Monthly Archives: December 2018

Depth sensor

I have finally made a decision on the sensor and ordered the Intel RealSense D435 Depth Camera! I also found high-quality CAD models of the whole D400 series here: Production CAD Files for Intel RealSense D400 Series.

After importing into Fusion 360 and adding a touch of texturing, I added it to the robot model to show a sense of scale. It needs a 3D printed mount to be properly attached to the top of the front body; or better yet, a re-design of the front bumper to integrate the camera inside it, giving an unobstructed forward-facing view.

The camera will be controlled by PC/laptop for now, but will later need to be controlled by a beefier on-board controller.

Sensor mount

The mount will be made with some standard Bioloid parts and 2 additional AX-12 servo motors. Here is the current concept:

Forward planning

Path generation and following

The current walking gait system is mostly just a test of the kinematics and user inputs. To make the robot truly manoeuvrable, it requires sensors and better foot positioning techniques. The following diagrams are my initial attempt at trying to decide how exactly to achieve this. This is a very first look, and the actual implementation will probably vary significantly, but it provides a good starting point to start exploring further ideas:

The problem is broken down into three levels:

  • Level 1: Navigation
    • Scanning of area with 3D sensor
    • Making decisions on how to approach a goal
  • Level 2: Stepping
    • Deciding on appropriate gait parameters
    • Generating the foot target positions within the environment
  • Level 3: 
    • Planning and executing the foot trajectories
    • Reacting to any obstacles encountered by the feet

Required hardware updates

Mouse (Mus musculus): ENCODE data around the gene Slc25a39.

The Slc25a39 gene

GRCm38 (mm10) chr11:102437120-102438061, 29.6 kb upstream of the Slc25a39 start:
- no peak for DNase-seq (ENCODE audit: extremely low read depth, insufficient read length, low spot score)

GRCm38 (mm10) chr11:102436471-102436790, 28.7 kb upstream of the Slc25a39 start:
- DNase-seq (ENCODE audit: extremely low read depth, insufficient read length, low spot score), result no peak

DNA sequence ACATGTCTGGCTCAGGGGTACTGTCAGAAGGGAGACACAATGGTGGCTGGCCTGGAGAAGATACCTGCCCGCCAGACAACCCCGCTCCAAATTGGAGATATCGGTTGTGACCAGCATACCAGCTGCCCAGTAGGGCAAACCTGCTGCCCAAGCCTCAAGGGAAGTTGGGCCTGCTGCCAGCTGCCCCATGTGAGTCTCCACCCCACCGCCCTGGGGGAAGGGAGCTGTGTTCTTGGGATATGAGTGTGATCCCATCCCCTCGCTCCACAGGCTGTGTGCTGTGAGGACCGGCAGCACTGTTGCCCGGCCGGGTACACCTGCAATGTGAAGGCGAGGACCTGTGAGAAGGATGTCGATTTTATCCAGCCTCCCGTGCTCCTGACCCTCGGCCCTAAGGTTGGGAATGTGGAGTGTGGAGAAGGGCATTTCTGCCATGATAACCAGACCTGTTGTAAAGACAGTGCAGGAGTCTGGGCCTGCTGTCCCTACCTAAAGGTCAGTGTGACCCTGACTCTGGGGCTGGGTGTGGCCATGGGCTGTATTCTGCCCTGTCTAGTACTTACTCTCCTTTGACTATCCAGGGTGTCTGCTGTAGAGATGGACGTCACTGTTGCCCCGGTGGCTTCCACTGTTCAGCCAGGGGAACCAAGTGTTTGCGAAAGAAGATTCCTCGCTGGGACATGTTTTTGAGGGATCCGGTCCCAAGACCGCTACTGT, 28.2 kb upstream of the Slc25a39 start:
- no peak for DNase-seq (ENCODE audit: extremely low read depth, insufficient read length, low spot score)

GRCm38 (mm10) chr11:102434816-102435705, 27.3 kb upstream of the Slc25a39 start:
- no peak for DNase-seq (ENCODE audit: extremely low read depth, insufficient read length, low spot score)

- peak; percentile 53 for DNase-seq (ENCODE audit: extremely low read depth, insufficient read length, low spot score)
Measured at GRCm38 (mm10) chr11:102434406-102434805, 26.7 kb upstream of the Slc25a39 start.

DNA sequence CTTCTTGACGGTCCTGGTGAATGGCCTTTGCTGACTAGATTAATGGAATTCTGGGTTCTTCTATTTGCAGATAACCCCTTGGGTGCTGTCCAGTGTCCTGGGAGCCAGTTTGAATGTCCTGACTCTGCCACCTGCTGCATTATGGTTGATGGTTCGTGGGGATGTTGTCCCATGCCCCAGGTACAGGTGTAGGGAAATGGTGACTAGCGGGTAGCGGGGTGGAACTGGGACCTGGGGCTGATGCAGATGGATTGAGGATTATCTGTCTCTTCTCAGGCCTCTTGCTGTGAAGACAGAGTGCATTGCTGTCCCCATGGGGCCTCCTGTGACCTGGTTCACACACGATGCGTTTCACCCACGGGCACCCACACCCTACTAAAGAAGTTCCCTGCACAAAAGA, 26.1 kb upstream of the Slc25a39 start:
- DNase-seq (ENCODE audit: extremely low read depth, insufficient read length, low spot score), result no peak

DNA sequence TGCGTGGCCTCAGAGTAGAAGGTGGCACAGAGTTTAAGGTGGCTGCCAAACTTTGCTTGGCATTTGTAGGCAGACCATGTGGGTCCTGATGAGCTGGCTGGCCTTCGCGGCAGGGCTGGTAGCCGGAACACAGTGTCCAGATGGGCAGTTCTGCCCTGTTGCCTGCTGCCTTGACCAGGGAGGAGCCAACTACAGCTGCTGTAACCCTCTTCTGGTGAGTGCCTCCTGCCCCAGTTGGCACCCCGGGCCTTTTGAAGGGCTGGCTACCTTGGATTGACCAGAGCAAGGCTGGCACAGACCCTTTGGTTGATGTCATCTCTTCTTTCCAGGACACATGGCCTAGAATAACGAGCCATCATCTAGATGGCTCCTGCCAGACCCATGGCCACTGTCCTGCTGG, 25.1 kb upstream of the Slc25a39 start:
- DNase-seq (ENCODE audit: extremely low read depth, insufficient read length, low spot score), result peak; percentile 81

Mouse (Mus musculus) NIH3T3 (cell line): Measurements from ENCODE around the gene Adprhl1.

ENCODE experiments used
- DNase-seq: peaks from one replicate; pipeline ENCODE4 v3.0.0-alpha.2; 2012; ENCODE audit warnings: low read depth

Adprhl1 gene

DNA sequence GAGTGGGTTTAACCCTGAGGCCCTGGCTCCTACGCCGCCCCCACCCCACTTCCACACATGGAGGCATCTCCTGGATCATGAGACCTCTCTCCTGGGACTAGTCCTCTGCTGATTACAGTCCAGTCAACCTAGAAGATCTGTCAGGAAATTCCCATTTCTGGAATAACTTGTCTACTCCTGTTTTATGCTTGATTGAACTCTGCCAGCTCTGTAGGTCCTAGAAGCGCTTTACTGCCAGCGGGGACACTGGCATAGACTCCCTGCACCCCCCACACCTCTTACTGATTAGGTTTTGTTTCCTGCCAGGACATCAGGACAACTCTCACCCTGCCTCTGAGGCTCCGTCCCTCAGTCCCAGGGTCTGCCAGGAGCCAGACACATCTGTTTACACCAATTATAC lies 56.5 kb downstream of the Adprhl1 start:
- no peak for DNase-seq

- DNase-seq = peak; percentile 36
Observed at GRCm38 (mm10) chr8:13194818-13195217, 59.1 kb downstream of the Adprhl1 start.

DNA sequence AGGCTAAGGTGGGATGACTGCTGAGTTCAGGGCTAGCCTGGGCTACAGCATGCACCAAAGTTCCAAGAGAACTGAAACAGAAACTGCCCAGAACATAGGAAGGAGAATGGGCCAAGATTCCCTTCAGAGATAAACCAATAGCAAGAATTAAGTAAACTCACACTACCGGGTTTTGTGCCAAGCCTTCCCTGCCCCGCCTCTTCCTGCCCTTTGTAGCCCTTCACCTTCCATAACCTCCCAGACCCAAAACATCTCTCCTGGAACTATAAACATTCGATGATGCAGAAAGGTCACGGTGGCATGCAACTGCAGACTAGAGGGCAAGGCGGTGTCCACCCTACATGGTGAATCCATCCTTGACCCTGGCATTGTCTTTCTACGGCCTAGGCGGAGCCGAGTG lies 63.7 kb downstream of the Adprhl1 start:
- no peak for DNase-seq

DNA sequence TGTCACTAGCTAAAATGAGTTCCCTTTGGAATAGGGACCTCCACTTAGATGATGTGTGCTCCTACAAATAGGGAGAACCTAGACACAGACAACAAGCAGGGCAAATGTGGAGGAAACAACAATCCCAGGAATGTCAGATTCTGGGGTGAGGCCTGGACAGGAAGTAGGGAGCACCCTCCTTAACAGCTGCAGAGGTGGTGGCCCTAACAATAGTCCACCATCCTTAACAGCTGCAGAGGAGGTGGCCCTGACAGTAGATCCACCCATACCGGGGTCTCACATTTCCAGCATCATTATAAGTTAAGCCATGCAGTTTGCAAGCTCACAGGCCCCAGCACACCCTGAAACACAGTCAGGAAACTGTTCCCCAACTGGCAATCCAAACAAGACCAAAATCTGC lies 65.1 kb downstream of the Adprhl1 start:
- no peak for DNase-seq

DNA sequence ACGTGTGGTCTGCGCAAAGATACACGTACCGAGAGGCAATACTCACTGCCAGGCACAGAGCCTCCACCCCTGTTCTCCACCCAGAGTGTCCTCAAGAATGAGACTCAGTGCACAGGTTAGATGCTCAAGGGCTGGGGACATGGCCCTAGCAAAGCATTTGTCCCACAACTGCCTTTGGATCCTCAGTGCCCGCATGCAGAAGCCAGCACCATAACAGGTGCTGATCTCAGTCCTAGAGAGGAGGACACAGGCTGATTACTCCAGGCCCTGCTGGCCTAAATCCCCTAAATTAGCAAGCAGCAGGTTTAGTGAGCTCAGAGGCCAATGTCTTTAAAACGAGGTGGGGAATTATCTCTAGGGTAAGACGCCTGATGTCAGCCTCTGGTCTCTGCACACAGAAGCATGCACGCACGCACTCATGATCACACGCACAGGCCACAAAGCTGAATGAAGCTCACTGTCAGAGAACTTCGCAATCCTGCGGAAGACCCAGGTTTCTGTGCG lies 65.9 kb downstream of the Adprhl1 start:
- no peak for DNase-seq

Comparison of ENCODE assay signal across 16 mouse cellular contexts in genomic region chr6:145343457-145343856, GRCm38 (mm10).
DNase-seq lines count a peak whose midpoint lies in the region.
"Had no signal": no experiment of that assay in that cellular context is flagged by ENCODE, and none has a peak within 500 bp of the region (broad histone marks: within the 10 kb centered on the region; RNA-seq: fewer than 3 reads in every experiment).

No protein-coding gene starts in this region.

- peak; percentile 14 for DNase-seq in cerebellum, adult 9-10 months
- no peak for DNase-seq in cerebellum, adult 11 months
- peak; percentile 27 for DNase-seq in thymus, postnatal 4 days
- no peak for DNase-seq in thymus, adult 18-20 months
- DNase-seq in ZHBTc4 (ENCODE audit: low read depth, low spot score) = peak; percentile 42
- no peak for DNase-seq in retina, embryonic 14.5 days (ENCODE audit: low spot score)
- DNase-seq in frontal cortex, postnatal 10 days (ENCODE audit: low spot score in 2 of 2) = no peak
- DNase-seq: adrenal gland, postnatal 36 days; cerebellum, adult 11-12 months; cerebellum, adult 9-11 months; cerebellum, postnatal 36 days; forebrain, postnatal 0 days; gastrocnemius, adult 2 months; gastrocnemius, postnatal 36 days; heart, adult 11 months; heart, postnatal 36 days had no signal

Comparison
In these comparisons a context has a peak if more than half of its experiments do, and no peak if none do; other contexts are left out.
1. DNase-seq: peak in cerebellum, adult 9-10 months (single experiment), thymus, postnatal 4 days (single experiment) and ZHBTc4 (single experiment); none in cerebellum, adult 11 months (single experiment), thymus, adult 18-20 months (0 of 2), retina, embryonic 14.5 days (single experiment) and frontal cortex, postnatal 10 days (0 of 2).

These are the current hardware updates that will be needed soon, in order to improve and then progress further than basic walking gaits:

1) Torsion springs

Reducing the load on critical joints will be achieved by adding torsion springs to the hip/knee motors.

2) Foot sensors

This is a must in order for the robot feet to account for rough or uneven terrain, and load distribution of the robot. I’ve been looking at ways of adding foot sensors via the AX-12 daisy-chain and not separately, to avoid adding multiple cable bundles to each foot. The only off-the-shelf existing option I have found is too expensive (ROBOTIS OP2-FSR Set). However, a perfect open-source solution looks like the Force foot design by Rhoban (thanks to B[] for the suggestion!).

3) 3D sensor

The ability to get useful information from the environment can be achieved by adding a 3D sensor head to the robot, such as an Intel RealSense depth camera. This however will have significant knock-on effects on the rest of the design, such as on power consumption, and the need to have a powerful on-board processing, which the Raspberry Pi won’t be able to hack.

More future ideas

Better control

Replacement of the motors would only be an option in an entirely new hardware iteration of this robot, as the design is based around the AX-12s. However, I may explore upgrades to the motor control, beyond AX-12s’ internal controllers with compliance. Two potential options:

  • External PID loop wrapped around the existing internal controller
  • Firmware updates such as this one, in order to have direct PID control


I would like to better understanding of the dynamics of leg locomotion, and developing a Simulink model would help. Something like this but on four legs would really be the ultimate goal!

Heads or Tails?


I have recently been prioritising update logs on the Hackaday page of this project, due to the previous deadline! For completeness, here are some more details about the process in building the add-on tail.



The CAD model went through a couple of iterations before deciding on the final form: from 8 polygonal sections to six smoother and smaller sections.

When 3D printing, the base section went through a re-design, since the original idea of just gluing the small section to the base was clearly not going to provide enough stability. I also removed yet another link, to avoid having the tail ending up too big and heavy.

The base section of the tail now screws onto two of the existing holes on the rear base, meaning there is no need to modify it, other than replacing two M3 bolts with longer ones.

The tail links are all held together with a 150 mm long, 5 mm diameter spring, scavenged from a flexible long reach pick-up tool.


To make the models easy to 3D print, I sliced them all down the centre, then glued the halves together Loctite super glue works well with PLA (the gel type works best). There were a few failed prints in the process, which I put down to rushing, and using PLA which has been out in the air gathering moisture for several months! Prints were made on a Flashforge Creator Pro, with 15% infill.

Here are some pictures of the printing and assembly progress, leading to the final result: